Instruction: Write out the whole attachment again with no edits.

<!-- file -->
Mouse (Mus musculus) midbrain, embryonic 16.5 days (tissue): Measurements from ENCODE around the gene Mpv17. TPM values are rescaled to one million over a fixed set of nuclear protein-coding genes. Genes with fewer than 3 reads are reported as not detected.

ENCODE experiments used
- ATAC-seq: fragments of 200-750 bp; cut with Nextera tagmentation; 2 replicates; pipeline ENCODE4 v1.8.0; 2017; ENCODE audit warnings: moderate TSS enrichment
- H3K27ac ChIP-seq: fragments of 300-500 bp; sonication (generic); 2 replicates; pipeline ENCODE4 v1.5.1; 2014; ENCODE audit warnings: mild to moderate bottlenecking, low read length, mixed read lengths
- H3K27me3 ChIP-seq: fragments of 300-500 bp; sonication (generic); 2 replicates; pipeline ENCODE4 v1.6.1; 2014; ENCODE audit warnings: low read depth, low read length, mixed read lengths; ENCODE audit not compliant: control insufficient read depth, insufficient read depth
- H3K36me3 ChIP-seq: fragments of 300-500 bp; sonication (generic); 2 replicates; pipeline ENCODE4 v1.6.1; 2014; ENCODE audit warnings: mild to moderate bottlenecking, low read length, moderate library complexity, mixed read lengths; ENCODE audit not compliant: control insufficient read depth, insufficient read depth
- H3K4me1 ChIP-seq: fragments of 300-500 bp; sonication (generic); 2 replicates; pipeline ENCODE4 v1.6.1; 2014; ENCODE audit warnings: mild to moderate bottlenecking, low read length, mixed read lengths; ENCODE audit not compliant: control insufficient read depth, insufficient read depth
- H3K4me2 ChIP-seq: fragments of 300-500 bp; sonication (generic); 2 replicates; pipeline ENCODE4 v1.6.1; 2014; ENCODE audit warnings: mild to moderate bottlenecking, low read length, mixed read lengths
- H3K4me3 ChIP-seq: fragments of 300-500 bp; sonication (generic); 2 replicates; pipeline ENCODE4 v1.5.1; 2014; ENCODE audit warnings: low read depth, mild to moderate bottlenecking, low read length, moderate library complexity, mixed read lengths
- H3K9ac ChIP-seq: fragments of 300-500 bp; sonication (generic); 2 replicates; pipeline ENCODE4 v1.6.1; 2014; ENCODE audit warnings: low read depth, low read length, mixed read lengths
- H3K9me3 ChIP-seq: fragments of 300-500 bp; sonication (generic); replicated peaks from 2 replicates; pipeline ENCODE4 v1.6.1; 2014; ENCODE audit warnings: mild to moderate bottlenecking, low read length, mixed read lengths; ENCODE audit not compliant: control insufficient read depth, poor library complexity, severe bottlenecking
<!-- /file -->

Mouse (Mus musculus) midbrain, embryonic 16.5 days (tissue): Measurements from ENCODE around the gene Mpv17. TPM values are rescaled to one million over a fixed set of nuclear protein-coding genes. Genes with fewer than 3 reads are reported as not detected.

ENCODE experiments used
- ATAC-seq: fragments of 200-750 bp; cut with Nextera tagmentation; 2 replicates; pipeline ENCODE4 v1.8.0; 2017; ENCODE audit warnings: moderate TSS enrichment
- H3K27ac ChIP-seq: fragments of 300-500 bp; sonication (generic); 2 replicates; pipeline ENCODE4 v1.5.1; 2014; ENCODE audit warnings: mild to moderate bottlenecking, low read length, mixed read lengths
- H3K27me3 ChIP-seq: fragments of 300-500 bp; sonication (generic); 2 replicates; pipeline ENCODE4 v1.6.1; 2014; ENCODE audit warnings: low read depth, low read length, mixed read lengths; ENCODE audit not compliant: control insufficient read depth, insufficient read depth
- H3K36me3 ChIP-seq: fragments of 300-500 bp; sonication (generic); 2 replicates; pipeline ENCODE4 v1.6.1; 2014; ENCODE audit warnings: mild to moderate bottlenecking, low read length, moderate library complexity, mixed read lengths; ENCODE audit not compliant: control insufficient read depth, insufficient read depth
- H3K4me1 ChIP-seq: fragments of 300-500 bp; sonication (generic); 2 replicates; pipeline ENCODE4 v1.6.1; 2014; ENCODE audit warnings: mild to moderate bottlenecking, low read length, mixed read lengths; ENCODE audit not compliant: control insufficient read depth, insufficient read depth
- H3K4me2 ChIP-seq: fragments of 300-500 bp; sonication (generic); 2 replicates; pipeline ENCODE4 v1.6.1; 2014; ENCODE audit warnings: mild to moderate bottlenecking, low read length, mixed read lengths
- H3K4me3 ChIP-seq: fragments of 300-500 bp; sonication (generic); 2 replicates; pipeline ENCODE4 v1.5.1; 2014; ENCODE audit warnings: low read depth, mild to moderate bottlenecking, low read length, moderate library complexity, mixed read lengths
- H3K9ac ChIP-seq: fragments of 300-500 bp; sonication (generic); 2 replicates; pipeline ENCODE4 v1.6.1; 2014; ENCODE audit warnings: low read depth, low read length, mixed read lengths
- H3K9me3 ChIP-seq: fragments of 300-500 bp; sonication (generic); replicated peaks from 2 replicates; pipeline ENCODE4 v1.6.1; 2014; ENCODE audit warnings: mild to moderate bottlenecking, low read length, mixed read lengths; ENCODE audit not compliant: control insufficient read depth, poor library complexity, severe bottlenecking